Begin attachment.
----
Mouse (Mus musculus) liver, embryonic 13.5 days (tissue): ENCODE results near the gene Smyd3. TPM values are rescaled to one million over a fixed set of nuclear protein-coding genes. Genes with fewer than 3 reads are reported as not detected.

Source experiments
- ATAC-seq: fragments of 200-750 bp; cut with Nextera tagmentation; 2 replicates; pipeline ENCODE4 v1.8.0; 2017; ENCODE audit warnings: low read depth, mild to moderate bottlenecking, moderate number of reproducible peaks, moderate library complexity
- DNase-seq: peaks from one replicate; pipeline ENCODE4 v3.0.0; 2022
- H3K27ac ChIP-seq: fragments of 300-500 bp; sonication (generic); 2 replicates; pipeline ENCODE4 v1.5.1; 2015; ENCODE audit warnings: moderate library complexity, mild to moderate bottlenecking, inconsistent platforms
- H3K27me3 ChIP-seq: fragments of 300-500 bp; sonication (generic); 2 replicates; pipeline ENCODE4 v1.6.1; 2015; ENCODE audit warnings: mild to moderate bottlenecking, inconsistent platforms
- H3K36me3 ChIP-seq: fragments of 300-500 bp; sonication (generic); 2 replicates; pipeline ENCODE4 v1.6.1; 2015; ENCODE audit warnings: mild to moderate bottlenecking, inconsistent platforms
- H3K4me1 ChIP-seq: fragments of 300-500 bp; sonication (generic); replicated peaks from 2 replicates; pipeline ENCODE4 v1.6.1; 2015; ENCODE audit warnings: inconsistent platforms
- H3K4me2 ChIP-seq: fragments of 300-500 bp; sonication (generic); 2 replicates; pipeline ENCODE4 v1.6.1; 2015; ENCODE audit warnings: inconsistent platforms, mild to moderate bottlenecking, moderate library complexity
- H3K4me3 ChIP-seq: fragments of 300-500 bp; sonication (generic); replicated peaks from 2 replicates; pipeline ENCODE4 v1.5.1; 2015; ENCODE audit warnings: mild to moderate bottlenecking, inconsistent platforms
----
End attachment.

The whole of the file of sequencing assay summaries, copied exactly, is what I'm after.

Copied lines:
Mouse (Mus musculus) liver, embryonic 13.5 days (tissue): ENCODE results near the gene Smyd3. TPM values are rescaled to one million over a fixed set of nuclear protein-coding genes. Genes with fewer than 3 reads are reported as not detected.

Source experiments
- ATAC-seq: fragments of 200-750 bp; cut with Nextera tagmentation; 2 replicates; pipeline ENCODE4 v1.8.0; 2017; ENCODE audit warnings: low read depth, mild to moderate bottlenecking, moderate number of reproducible peaks, moderate library complexity
- DNase-seq: peaks from one replicate; pipeline ENCODE4 v3.0.0; 2022
- H3K27ac ChIP-seq: fragments of 300-500 bp; sonication (generic); 2 replicates; pipeline ENCODE4 v1.5.1; 2015; ENCODE audit warnings: moderate library complexity, mild to moderate bottlenecking, inconsistent platforms
- H3K27me3 ChIP-seq: fragments of 300-500 bp; sonication (generic); 2 replicates; pipeline ENCODE4 v1.6.1; 2015; ENCODE audit warnings: mild to moderate bottlenecking, inconsistent platforms
- H3K36me3 ChIP-seq: fragments of 300-500 bp; sonication (generic); 2 replicates; pipeline ENCODE4 v1.6.1; 2015; ENCODE audit warnings: mild to moderate bottlenecking, inconsistent platforms
- H3K4me1 ChIP-seq: fragments of 300-500 bp; sonication (generic); replicated peaks from 2 replicates; pipeline ENCODE4 v1.6.1; 2015; ENCODE audit warnings: inconsistent platforms
- H3K4me2 ChIP-seq: fragments of 300-500 bp; sonication (generic); 2 replicates; pipeline ENCODE4 v1.6.1; 2015; ENCODE audit warnings: inconsistent platforms, mild to moderate bottlenecking, moderate library complexity
- H3K4me3 ChIP-seq: fragments of 300-500 bp; sonication (generic); replicated peaks from 2 replicates; pipeline ENCODE4 v1.5.1; 2015; ENCODE audit warnings: mild to moderate bottlenecking, inconsistent platforms